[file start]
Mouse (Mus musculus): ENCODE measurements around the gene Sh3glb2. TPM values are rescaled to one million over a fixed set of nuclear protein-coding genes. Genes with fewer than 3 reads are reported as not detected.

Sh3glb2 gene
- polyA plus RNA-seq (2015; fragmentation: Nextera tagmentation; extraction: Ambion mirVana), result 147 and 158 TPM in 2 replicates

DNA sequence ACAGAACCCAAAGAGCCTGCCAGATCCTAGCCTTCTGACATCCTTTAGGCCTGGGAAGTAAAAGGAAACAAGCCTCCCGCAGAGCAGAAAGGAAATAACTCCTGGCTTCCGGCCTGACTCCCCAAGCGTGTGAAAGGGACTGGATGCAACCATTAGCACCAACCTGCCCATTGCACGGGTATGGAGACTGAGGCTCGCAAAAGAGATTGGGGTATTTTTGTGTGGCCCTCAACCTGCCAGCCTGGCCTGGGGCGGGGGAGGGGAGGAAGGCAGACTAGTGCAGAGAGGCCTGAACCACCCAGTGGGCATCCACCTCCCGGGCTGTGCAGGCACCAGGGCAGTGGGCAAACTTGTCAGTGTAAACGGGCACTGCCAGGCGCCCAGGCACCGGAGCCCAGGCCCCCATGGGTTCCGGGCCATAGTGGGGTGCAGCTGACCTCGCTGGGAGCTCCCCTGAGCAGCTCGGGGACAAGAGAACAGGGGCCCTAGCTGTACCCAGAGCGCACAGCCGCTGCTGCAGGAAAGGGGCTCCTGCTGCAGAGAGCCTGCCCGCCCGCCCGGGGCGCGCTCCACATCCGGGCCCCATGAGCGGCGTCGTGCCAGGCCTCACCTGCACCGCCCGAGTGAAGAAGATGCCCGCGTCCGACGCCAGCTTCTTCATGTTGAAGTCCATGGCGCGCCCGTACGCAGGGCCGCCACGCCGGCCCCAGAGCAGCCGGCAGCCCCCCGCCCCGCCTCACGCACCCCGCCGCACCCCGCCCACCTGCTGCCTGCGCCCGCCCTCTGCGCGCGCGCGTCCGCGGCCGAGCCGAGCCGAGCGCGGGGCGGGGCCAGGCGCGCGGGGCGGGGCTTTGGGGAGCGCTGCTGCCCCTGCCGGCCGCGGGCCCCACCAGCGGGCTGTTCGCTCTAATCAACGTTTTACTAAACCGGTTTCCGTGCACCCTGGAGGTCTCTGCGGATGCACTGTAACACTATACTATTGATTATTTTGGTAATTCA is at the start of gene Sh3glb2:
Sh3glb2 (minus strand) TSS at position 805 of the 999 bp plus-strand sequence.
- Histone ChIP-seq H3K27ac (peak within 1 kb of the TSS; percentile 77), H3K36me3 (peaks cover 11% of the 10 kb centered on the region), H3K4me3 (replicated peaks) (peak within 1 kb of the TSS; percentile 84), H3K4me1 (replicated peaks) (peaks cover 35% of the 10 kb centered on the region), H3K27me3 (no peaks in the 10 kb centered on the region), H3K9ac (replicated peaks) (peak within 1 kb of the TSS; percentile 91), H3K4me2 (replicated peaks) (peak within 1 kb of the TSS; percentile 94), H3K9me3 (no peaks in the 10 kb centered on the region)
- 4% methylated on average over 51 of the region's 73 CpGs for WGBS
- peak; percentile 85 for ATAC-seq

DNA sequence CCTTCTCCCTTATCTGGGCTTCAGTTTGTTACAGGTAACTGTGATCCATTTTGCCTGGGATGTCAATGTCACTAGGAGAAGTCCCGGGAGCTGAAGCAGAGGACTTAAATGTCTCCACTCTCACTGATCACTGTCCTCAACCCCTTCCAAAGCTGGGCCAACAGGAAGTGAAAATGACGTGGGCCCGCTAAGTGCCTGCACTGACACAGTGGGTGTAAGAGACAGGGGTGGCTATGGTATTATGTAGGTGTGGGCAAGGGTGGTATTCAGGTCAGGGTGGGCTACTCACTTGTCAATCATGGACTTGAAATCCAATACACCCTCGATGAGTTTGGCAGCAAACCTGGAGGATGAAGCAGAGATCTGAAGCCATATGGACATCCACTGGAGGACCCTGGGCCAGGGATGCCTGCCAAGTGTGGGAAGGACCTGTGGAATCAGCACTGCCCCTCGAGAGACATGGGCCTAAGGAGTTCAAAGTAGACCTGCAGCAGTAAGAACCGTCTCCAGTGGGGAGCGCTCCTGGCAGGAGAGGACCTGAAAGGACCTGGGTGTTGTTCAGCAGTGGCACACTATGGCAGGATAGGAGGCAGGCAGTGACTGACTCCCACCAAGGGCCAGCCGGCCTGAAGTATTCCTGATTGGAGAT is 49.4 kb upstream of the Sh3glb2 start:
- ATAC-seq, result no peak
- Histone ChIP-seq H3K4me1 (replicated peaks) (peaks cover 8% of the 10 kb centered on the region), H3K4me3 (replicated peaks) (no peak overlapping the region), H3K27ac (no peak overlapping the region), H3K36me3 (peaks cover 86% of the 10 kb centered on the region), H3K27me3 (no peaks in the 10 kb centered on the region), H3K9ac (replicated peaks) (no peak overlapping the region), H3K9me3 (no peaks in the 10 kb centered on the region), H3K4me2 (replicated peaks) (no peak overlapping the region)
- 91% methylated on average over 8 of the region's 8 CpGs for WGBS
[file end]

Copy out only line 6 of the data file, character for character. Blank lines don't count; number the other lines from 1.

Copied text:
- Histone ChIP-seq H3K27ac (peak within 1 kb of the TSS; percentile 77), H3K36me3 (peaks cover 11% of the 10 kb centered on the region), H3K4me3 (replicated peaks) (peak within 1 kb of the TSS; percentile 84), H3K4me1 (replicated peaks) (peaks cover 35% of the 10 kb centered on the region), H3K27me3 (no peaks in the 10 kb centered on the region), H3K9ac (replicated peaks) (peak within 1 kb of the TSS; percentile 91), H3K4me2 (replicated peaks) (peak within 1 kb of the TSS; percentile 94), H3K9me3 (no peaks in the 10 kb centered on the region)